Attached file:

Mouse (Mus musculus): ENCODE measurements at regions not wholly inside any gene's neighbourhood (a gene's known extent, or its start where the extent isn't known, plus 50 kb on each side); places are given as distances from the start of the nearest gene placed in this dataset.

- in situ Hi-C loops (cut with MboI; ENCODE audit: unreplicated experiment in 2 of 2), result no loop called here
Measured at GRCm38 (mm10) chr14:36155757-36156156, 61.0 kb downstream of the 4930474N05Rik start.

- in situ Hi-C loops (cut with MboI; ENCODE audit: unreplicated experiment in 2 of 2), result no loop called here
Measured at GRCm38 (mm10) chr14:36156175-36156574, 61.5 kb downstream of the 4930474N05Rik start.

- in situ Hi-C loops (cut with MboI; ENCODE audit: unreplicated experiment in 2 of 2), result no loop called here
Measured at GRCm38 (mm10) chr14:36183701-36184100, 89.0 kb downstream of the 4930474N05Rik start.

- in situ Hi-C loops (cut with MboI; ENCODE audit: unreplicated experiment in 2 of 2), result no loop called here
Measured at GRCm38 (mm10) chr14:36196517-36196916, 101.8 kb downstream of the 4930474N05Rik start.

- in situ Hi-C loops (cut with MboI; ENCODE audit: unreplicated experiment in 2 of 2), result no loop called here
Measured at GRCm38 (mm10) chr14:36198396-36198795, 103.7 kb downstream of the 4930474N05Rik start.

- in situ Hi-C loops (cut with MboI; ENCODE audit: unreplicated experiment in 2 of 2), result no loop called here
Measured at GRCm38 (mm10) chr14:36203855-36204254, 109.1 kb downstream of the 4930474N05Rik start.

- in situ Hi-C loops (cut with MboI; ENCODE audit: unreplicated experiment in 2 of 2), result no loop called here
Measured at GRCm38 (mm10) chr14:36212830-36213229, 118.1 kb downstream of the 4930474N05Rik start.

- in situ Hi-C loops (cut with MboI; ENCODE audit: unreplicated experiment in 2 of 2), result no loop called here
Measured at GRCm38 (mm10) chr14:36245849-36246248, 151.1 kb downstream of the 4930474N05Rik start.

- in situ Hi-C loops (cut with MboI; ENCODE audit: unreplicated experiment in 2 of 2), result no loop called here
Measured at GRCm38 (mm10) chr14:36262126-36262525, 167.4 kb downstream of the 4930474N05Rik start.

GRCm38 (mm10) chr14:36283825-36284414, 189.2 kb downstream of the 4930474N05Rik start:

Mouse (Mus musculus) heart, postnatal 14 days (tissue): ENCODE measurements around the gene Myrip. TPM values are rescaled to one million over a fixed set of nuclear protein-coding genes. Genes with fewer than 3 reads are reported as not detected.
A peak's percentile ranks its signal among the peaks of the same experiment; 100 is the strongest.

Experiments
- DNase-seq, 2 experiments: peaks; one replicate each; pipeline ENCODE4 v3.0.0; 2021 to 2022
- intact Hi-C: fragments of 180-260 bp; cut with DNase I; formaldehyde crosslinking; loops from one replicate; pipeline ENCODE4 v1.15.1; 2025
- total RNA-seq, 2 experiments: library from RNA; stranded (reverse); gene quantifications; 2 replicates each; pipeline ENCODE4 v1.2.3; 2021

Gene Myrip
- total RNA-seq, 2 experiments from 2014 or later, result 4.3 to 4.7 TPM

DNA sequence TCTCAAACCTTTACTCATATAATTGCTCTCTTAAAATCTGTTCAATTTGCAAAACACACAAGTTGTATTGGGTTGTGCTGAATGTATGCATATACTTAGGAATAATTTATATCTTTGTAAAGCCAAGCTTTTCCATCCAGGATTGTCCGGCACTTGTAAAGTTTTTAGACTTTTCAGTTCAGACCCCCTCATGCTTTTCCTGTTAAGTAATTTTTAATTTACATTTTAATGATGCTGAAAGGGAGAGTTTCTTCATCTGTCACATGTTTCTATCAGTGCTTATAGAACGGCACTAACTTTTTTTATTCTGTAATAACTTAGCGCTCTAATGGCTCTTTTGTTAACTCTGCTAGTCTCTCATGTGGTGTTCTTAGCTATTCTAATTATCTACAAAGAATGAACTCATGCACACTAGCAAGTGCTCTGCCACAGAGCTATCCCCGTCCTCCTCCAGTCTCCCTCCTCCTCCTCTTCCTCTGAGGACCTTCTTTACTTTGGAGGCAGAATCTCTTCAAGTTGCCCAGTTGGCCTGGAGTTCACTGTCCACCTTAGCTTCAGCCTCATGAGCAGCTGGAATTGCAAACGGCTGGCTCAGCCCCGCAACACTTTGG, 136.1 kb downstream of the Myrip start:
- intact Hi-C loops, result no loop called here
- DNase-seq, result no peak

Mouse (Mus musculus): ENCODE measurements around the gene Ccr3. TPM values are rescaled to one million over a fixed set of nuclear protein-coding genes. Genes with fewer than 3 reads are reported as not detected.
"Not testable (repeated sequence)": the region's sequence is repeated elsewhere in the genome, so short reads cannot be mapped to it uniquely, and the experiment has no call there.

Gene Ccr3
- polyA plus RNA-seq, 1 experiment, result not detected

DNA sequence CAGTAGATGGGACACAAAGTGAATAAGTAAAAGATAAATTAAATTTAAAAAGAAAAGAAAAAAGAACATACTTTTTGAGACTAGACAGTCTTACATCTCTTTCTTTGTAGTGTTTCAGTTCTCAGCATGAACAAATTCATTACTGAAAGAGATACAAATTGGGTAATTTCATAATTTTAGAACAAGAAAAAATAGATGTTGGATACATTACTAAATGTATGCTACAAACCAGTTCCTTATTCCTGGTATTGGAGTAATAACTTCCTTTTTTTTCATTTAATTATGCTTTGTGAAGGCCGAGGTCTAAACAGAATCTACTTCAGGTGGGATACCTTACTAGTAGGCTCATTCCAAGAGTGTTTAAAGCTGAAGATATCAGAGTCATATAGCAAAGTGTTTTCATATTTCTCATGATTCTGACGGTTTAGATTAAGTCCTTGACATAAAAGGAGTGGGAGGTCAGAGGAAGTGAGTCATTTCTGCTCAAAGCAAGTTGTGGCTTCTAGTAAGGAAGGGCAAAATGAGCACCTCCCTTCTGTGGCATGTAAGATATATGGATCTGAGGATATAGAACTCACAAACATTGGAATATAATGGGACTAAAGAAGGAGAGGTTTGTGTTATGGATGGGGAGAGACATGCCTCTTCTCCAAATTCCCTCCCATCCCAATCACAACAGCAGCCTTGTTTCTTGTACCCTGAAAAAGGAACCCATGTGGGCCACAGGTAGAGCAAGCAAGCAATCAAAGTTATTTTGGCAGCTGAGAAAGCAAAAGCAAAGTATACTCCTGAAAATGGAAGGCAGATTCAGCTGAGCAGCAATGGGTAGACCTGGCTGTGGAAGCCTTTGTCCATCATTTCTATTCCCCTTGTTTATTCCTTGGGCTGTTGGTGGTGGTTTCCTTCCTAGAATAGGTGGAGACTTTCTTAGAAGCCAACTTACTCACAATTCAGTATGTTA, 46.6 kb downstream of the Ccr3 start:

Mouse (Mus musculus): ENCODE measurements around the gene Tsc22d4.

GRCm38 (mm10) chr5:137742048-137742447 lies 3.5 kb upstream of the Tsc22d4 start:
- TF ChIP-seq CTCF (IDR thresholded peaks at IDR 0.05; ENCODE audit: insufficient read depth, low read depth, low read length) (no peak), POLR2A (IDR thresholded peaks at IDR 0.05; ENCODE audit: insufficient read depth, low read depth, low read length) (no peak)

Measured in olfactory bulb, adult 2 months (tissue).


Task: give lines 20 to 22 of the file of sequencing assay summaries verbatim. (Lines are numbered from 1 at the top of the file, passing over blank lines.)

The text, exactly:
GRCm38 (mm10) chr14:36283825-36284414, 189.2 kb downstream of the 4930474N05Rik start:

Mouse (Mus musculus) heart, postnatal 14 days (tissue): ENCODE measurements around the gene Myrip. TPM values are rescaled to one million over a fixed set of nuclear protein-coding genes. Genes with fewer than 3 reads are reported as not detected.
A peak's percentile ranks its signal among the peaks of the same experiment; 100 is the strongest.